Howard said, “Every training session we do now is going to be geared toward [Ghana], even tonight in the little bit we do. That’s the cool thing about getting down here. It’s all business now. We’re focused on how we’re going to beat Ghana.”

The Guardian talks to Matt Besler.

News flash: “Juergen Klinsmann has a stake in both U.S. and German World Cup teams.”

News flash: Despite being a special adviser to the US team, former German national team player and coach Berti Vogts admits he’s still rooting for Germany. Give us our money back!

While some folks still seem to be displeased at the notion of dual nationals playing for the US, at Pacific Standard, Aaron Gordon writes about how the US military has shaped American soccer. “One could say with only the wryest of smiles that the Soviet blockade of Berlin was the most important event in U.S. soccer history.”

At the Seattle Times, Larry Stone on why the US no longer needs the World Cup for “validation.” Stone writes, “The difference now is that when the World Cup hype fades, soccer will remain what it was before the tournament: A formidable presence in America.”

At Al Jazeera, Graham Parker looks at why so many teams used the US for pre-World Cup training and how the US can host a major tournament like the World Cup on “very short notice.”

Ad Age notes the rise in soccer related advertising revenue in the US, a rise of 43 percent since the lat World Cup. Also up, TV viewership and some “serious brand loyalty.”

National Soccer Hall of Famer Jack Hynes, who passed away last August at the age of 92, has had a street named after him in Staten Island.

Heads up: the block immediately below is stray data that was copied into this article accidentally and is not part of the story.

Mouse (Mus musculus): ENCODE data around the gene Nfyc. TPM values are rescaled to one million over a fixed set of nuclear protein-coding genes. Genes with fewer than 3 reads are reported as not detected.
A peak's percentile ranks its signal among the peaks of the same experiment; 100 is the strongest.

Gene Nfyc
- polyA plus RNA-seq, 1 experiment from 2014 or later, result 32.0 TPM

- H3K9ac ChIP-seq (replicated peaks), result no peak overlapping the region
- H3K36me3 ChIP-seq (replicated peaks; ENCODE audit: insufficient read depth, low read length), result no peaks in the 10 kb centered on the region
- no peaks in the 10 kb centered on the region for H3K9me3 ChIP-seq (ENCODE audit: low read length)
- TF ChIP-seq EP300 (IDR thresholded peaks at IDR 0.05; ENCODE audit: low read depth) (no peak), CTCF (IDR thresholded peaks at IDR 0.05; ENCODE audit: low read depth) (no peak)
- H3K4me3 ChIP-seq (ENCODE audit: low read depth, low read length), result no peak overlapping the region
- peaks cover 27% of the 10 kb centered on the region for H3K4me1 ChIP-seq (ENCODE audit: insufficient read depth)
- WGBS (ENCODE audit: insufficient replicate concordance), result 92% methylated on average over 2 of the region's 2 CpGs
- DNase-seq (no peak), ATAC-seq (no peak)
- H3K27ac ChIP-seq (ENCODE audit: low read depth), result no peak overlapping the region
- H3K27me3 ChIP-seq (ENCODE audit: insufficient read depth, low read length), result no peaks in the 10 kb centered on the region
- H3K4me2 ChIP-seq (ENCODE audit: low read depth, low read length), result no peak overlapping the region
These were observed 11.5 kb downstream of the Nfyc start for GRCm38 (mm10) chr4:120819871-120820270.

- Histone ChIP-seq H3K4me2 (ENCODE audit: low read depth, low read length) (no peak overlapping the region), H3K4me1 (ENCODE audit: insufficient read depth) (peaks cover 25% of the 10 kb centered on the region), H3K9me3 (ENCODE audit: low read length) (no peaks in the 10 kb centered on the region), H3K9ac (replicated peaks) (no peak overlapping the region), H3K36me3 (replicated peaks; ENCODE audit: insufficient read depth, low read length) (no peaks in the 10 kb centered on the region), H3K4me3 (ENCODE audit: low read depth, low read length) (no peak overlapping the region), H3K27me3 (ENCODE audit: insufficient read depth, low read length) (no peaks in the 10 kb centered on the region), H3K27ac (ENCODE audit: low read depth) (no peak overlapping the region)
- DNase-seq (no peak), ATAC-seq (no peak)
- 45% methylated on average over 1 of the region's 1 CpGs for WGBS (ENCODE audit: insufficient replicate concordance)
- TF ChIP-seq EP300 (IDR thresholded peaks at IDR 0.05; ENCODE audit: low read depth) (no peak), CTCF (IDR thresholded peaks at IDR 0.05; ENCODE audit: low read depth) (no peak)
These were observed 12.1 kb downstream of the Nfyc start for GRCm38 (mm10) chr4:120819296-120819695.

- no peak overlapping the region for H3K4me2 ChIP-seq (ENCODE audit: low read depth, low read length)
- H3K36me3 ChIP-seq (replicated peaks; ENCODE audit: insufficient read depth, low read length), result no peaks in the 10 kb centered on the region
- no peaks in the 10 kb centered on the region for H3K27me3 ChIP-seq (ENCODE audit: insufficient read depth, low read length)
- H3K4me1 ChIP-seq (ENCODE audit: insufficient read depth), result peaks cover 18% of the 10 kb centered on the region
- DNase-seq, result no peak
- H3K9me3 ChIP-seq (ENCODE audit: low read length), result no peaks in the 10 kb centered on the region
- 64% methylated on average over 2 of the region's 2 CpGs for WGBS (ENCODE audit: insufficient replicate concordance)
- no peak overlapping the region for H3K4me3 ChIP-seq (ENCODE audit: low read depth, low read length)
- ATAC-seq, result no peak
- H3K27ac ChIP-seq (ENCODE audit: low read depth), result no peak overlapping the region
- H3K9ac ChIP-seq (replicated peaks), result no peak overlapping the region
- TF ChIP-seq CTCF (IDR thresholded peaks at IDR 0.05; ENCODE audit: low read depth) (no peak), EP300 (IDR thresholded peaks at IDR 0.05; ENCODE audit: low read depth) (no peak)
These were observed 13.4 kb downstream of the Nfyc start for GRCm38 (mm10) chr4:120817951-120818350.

All the concerns about corruption in the voting for the hosting rights to the 2022 World Cup. Well, according to Sepp Blatter, they’re racist. “We have seen what the British press has published. I don’t know what the reasoning is behind this but we must maintain unity…Once again there is a sort of storm against FIFA relating to the Qatar World Cup. Sadly there’s a great deal of discrimination and racism and this hurts me. It really makes me sad.” More from the BBC.

Police fired teargas at striking transit workers protested in Sao Paulo on Monday

From the Guardian, “Franz Beckenbauer faces the prospect of being fined for failing to assist the investigation into alleged corruption at FIFA.”

You will recall that the Cameroon team refused to board its plane to Brazil until an agreement was reached in a dispute over bonuses. Goal.com reports, “The Cameroon Football Federation (CFF) has confirmed it had to take out a private loan to meet players’ World Cup bonus demands.”

USA Today has six ways for soccer novices to sound smart when watching the World Cup.

Finally, a World Cup song I can get behind!



  1. Sepp Blatter is so demonstrably, brazenly evil it is almost admirable. You have to wonder if he preplans the shit that comes out of his mouth or if he just makes it up as he goes along and he has to sit back and in amazement as he listens to what bullshit comes out of his own mouth.

  2. I only clicked on the usatoday story to hateread it but it’s actually kind of funny

  3. It is obvious that FIFA does not care at all about the average soccer/football/futbol fan and only cares about making money for its most seniot executives. Awarding the World Cup to Qatar has to be both their boldest and most idiotic ploy yet. The second most idiotic thing is that vanity project of a movie about the executive “heroes” at FIFA.